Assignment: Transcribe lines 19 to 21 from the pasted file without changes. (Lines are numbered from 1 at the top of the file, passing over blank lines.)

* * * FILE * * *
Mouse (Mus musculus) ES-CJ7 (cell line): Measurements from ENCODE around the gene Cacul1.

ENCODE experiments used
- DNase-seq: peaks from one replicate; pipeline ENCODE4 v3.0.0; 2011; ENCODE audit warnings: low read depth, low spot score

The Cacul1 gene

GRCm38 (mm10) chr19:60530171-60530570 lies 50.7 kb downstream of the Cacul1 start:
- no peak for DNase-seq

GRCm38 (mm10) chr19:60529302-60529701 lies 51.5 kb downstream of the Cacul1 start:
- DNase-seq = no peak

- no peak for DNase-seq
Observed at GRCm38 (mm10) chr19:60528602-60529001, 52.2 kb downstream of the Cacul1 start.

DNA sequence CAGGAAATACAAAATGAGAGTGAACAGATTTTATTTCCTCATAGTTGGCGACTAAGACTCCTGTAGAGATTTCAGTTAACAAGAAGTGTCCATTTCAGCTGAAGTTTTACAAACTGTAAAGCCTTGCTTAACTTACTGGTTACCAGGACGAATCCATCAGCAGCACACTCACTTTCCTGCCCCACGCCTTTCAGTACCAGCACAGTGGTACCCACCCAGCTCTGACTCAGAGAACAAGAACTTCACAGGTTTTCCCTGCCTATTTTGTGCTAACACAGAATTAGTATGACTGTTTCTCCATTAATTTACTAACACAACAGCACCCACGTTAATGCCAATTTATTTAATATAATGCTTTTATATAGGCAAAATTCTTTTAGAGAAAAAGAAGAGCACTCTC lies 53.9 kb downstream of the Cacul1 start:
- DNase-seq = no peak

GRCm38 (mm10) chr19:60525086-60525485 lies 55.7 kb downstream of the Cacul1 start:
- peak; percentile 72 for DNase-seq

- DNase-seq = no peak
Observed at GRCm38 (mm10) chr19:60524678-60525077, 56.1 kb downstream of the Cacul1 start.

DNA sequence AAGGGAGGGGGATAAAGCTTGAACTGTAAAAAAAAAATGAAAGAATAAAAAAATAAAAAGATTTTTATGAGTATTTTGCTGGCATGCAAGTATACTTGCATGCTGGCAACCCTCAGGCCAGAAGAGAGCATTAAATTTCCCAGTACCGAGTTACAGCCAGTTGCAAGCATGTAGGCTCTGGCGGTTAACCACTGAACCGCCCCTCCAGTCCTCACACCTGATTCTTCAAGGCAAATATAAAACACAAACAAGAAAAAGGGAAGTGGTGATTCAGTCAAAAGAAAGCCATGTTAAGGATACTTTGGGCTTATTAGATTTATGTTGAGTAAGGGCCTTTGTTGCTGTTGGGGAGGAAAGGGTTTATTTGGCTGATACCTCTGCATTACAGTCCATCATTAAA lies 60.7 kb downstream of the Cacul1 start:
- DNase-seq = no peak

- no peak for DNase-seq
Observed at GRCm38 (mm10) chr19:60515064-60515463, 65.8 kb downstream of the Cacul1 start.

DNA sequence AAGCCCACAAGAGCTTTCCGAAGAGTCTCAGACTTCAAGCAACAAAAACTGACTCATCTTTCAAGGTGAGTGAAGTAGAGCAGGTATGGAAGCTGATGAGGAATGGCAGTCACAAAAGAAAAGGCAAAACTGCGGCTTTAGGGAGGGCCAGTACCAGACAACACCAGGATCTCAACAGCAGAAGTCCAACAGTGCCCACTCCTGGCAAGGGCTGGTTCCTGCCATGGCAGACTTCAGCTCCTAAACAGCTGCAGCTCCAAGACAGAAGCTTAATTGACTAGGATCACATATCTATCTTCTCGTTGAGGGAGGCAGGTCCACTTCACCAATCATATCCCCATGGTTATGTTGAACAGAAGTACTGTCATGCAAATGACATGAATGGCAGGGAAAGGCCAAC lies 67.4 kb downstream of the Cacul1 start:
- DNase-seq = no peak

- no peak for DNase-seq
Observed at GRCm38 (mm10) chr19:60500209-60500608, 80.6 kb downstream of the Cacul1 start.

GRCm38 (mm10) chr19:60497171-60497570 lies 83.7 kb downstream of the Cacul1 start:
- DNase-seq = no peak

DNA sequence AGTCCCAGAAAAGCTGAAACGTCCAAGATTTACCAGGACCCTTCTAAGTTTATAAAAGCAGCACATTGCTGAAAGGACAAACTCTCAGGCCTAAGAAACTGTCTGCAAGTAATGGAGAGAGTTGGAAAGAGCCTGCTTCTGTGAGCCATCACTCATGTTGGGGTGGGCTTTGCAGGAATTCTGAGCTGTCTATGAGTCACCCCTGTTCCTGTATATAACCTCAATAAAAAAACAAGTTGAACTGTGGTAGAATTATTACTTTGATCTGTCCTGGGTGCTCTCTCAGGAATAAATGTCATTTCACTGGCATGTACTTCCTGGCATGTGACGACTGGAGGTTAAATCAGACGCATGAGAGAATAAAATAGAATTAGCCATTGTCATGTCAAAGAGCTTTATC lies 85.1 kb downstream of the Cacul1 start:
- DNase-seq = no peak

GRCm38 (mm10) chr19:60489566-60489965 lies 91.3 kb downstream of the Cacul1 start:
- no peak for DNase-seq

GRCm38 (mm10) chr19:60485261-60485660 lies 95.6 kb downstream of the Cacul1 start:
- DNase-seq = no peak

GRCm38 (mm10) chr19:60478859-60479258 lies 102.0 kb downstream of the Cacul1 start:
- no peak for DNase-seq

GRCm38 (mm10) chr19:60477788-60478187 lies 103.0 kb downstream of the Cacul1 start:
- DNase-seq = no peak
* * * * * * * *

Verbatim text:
- no peak for DNase-seq
Observed at GRCm38 (mm10) chr19:60515064-60515463, 65.8 kb downstream of the Cacul1 start.

DNA sequence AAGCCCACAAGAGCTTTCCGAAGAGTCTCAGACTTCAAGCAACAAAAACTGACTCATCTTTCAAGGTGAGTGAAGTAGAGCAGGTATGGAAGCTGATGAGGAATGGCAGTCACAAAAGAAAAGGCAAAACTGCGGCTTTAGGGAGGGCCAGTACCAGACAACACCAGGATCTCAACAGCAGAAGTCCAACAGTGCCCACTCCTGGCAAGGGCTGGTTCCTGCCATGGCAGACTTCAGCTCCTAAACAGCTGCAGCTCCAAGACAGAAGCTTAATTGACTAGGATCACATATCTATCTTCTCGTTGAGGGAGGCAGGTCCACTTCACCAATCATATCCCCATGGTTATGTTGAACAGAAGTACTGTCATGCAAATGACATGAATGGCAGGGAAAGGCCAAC lies 67.4 kb downstream of the Cacul1 start: